Sunday, November 23, 2014
It is a cold and rainy and very dismal Sunday afternoon here in Georgia. I went to church and made it through until the minister said at the end, "Let's take a few seconds of silence to think about the joy of Thanksgiving and all the people who've been around our Thanksgiving tables of the past," or at least that's what I understood him to say.
Well, that's a killer for me, as with great joy, I remember all those Thanksgivings of my childhood and later in my adulthood when my children and my husband and I would head down to Mother and Daddy's for a feast (all cooked by Mother, except when I was older, I did do the scalloped oysters for a few years).
I've written about this before, so I won't elaborate here. It's just that I no longer celebrate with my brother and his children and their families. They all have their places to go now. And, of course, Mother and Daddy and my husband, who loved my mother's cooking so much, are all gone. That's who I thought of, of course.
Every Thanksgiving since my husband's sudden death in 1999 has been different. By 2002, my parents, then in their 90's, could no longer put on the spread they had done for years. My sister-in-law and I tried to cobble together something at their house. It was the first time I'd ever had pieces of chicken in the dressing. She'd brought it from Louisiana, and it's not that it wasn't good. It just wasn't my mother's cornbread dressing, with the hint of celery and onion.
I guess the worst Thanksgiving of my life, though, was the November after Mother had to go into a nursing home. I cooked all week, and my husband's sister and her family all came. I had to leave and drive 50 miles to get Mother. When we arrived back at my house, I realized I'd forgotten her wheel chair. So, I improvised. I got my rolling desk chair from my office upstairs, and she was helped into the house and sat down. We wheeled her into the dining room.
That was the mistake, I think, that set her off. My mother, the warmest, most gracious and cheerful woman in the world, scowled at everything. Not only would she not touch one morsel of food, she would not even take a sip of water. Seeing it was a lost cause, I left before dessert was served and drove her back to Newnan.
But, that's not the Thanksgiving table I thought of today. I concentrated on Chip and Mother and Daddy and saw us all sitting there at the big table, Mother's two cornucopias spilling fake grapes and gourds onto the linen tablecloth, our plates laden with green beans, creamed corn, lima beans (the three latter from their summer garden), turkey, dressing, scalloped oysters, sweet potatoes, cranberry salad and Mama's homemade rolls. I saw the relish tray sitting there untouched.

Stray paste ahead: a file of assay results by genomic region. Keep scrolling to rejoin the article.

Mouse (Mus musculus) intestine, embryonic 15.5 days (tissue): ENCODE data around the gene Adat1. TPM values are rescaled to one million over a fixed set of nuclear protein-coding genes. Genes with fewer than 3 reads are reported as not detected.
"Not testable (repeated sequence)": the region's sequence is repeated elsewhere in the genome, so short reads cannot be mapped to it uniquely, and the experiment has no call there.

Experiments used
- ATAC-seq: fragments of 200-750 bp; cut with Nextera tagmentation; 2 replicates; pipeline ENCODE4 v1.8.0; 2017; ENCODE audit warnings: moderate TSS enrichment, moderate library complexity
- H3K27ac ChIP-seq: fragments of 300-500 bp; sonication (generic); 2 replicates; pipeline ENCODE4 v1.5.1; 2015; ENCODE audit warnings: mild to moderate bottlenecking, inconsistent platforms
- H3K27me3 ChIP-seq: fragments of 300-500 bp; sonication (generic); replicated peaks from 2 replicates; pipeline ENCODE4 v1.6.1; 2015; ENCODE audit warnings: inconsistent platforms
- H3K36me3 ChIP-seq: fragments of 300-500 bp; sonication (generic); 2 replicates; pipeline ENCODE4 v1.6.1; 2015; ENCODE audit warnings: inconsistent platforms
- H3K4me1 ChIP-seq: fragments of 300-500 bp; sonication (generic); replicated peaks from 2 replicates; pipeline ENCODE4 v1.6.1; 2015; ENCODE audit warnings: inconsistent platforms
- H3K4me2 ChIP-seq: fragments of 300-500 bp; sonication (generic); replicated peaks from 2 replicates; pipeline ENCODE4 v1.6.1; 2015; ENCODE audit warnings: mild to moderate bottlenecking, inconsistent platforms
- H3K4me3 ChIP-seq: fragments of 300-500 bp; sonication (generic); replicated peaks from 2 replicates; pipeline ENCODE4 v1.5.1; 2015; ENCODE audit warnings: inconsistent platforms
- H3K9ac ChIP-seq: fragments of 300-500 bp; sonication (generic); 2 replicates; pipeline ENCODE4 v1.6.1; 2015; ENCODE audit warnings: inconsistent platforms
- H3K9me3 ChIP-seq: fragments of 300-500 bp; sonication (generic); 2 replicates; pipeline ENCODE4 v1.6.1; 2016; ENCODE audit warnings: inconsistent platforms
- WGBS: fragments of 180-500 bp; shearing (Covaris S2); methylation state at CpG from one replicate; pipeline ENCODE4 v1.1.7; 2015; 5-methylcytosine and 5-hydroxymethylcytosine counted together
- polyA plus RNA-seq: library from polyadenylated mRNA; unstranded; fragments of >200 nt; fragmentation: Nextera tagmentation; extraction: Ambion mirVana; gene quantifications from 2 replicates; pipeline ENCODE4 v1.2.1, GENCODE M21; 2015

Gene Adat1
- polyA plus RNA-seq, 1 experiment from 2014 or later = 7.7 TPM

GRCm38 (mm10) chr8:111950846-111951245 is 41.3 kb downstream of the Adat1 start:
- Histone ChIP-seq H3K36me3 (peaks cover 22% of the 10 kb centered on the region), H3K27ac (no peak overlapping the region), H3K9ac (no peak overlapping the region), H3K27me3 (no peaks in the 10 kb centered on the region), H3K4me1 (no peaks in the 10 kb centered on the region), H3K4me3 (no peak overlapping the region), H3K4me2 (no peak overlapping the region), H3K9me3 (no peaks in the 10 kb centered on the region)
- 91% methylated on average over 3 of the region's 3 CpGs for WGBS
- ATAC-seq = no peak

This is not what I had intended to talk about! I wanted to describe how the scene above, which I did for the St. Luke's Park Board's November meeting, didn't cost me a cent. I took everything from the yard or from the farm, except the striped pumpkin-looking gourds, which my friend Benjie had given me.
Here are the elements. You may have to look closely to pick them out: Beech leaves, nandina foliage and berries, china berries, moss I'd had in my basement for years, the fruit of Poncirus trifoliata (hardy orange) from my yard, and a strip of bark from the wood pile.
I am wrong about the money. Those were oranges, apples and mangoes I'd bought to eat (you can't see that my dog had bitten the mangoes and decided against them - he has separation anxiety and does things like that), and it looks like I threw in some key limes. I always buy them when I see them, intending to make a pie, which I never do (I end up using them in iced tea instead). All this was centered around pieces from my husband's decoy collection: a goose, a shore bird and a mallard. The setting was a beautiful dining room in the venerable St. Luke's Episcopal Church on Peachtree Street.
Friday, November 21, 2014
Several people have sent me before-and-after photos of their ginkgo trees this year. When I received them, I realized the leaves had all turned and fallen early, according to my photo library.
But, this year was different for some of the ginkgoes around town. The ones at church never turned completely yellow before they fell. Matter of fact, I went to church on Sunday, ready to take my annual photo looking up through the golden-yellow leaves at the blue sky and the steeple, only to find the trees completely bare. I looked on the ground, and most all of the leaves were green.
I called 98-year-old Margaret Moseley, and she said this is the first year the leaves have fallen before they turned. She estimates she planted her tree in the 1980's. Every year, she would monitor the tree and have her chair ready to watch the glowing yellow leaves rain down in one day.
"I would sit on the porch and watch them fall," she said. "This is the first year the leaves have failed to turn yellow. I looked out today, and there wasn't a leaf on the tree. There were only green leaves on the ground. This has never happened this way in all the years I've had the tree."
So, who knows what happened this year? I have dozens of pictures taken in the past of ginkgo trees putting on their spectacular fall show. I'm sure this is an anomaly, but one wonders why.
One more thought: Margaret has a female tree (not a pleasant odor, although I've never noticed it). What I did see the other day were seedling ginkgoes coming up in some of her beds. I am wondering. Liz Tedder wrote to say she retrieved a seedling this way years ago. I know that unless I live to the age of Margaret, I wouldn't see a ginkgo tree in very mature form.
But should I take some of these seedlings and plant them for future generations? There was a woman in Wisconsin - now deceased - who, in her 80's was planting small oak trees like crazy. She said she wanted the trees so that someone way after she was gone would be able to have shade on her blistering sunny hilltop. Maybe I'll try this at the farm. American elm trees keep coming up and succumbing to disease. Perhaps some ginkgoes would thrill whoever occupies the land decades from now. I like that idea.